Japan’s government last week enacted a bill that forbids bullying at elementary, junior high and senior high schools, in the attempt of stopping the serious increase of bullying cases that have occurred in the country.
The law was voted in favor by the ruling coalition and other opposition parties at a plenary session in the upper house, according to the international press.
According to the new bill, bullying that leads to serious physical or mental trauma to children or makes them be absent for a long period of time is defined as a “serious case”.
Under the law, schools are required to report confirmed serious cases to the education ministry and local government. Next, the case is to be investigated by the school and education boards to obtain details.
SHEFFIELD — No wrongdoing has been found by Sheffield Middle School staff in the March 23 suicide of a 14-year-old student whose friends and aunt said he’d been bullied.
Parti Holland II
Parti Holland II hung himself in his bedroom in his Knickerbocker Road home in Sheffield Lake, according to Dr. Stephen Evans, Lorain County coroner. A few students and Jeanie Workman, Parti’s aunt, said Parti, who was 6-foot-3 and 275 pounds, was bullied because of his size and easygoing nature and because he was black. They said Parti complained in the weeks before he died that staff weren’t taking his complaints seriously because of his size.
Superintendent Will Folger said in a Monday news release that Chronicle-Telegram stories about the complaints prompted an internal investigation and one by Sheffield police. The internal investigation was done by Gary Friedt, district director of pupil services. Capt. Bill Visalden conducted the external investigation.
Visalden said Tuesday he interviewed three people at the school and called the investigation “very uneventful.” He said no criminal complaint was filed and the school district requested the investigation. Visalden wouldn’t release the investigation report, saying parts of it might need to be censored because it concerns a juvenile.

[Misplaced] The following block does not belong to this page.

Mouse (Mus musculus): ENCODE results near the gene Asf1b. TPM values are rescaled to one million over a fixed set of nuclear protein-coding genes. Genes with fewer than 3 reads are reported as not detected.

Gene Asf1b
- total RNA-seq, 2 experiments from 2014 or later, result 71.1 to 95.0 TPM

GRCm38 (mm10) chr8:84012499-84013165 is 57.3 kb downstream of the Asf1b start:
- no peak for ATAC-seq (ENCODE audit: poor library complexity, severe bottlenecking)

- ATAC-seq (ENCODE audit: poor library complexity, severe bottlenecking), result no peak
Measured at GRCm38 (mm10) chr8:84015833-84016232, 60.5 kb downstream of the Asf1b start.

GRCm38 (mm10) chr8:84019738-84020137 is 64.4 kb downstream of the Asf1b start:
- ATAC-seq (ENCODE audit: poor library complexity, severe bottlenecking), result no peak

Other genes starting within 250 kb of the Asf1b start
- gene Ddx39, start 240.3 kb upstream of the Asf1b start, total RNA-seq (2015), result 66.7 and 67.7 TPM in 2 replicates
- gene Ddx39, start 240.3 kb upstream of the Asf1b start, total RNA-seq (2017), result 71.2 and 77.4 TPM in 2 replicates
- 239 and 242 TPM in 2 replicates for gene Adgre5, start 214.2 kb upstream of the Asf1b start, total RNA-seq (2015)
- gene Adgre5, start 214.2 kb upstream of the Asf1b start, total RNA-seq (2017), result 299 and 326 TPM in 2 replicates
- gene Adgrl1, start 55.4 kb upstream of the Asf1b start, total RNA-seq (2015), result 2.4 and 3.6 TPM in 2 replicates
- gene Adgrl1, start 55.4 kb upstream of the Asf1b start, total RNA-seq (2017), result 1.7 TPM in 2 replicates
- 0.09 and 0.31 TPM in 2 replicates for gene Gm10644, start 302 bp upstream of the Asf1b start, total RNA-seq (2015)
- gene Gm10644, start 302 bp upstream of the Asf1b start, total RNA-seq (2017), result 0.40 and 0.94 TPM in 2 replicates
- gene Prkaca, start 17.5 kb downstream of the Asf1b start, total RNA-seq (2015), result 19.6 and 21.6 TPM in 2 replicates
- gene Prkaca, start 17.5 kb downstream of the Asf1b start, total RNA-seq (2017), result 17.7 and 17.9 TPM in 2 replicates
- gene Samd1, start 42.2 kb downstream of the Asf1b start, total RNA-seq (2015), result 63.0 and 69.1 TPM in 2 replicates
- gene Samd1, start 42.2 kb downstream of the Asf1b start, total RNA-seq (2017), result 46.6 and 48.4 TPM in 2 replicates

Folger called Parti’s death a “tragedy” for the Holland family and the community.
The Albany school district inappropriately handled a race-bullying incident by removing the victim from the school instead of her harassers, the U.S. Department of Education has found.
The eighth-grade honors student, who is biracial, was repeatedly harassed by white classmates at Hackett Middle School in March 2012, according to a federal complaint filed by her parents. The students who bullied the girl mockingly donned Ku Klux Klan hoods, asked how much her parents had paid to adopt her and compared her skin color to theirs in Spanish class comparison exercises, the document also states.
Bullying, according to new data, is down among US middle school students, despite an increase in media reports coving the subject. In fact, violence has dropped nearly 75 percent in the last two decades.
Do people ever consider the possibility that, if they’re exposed to increased reports about a social problem, it’s the reporting that has increased rather than the problem? It’s increasingly clear that this is the case with school bullying: Only news reports about it have increased, not the behavior itself. In fact, both bullying and fear of it are down among US middle school students (the grade levels that tends to experience bullying most), Education Week reports, citing new numbers from the National Center for Educational Statistics.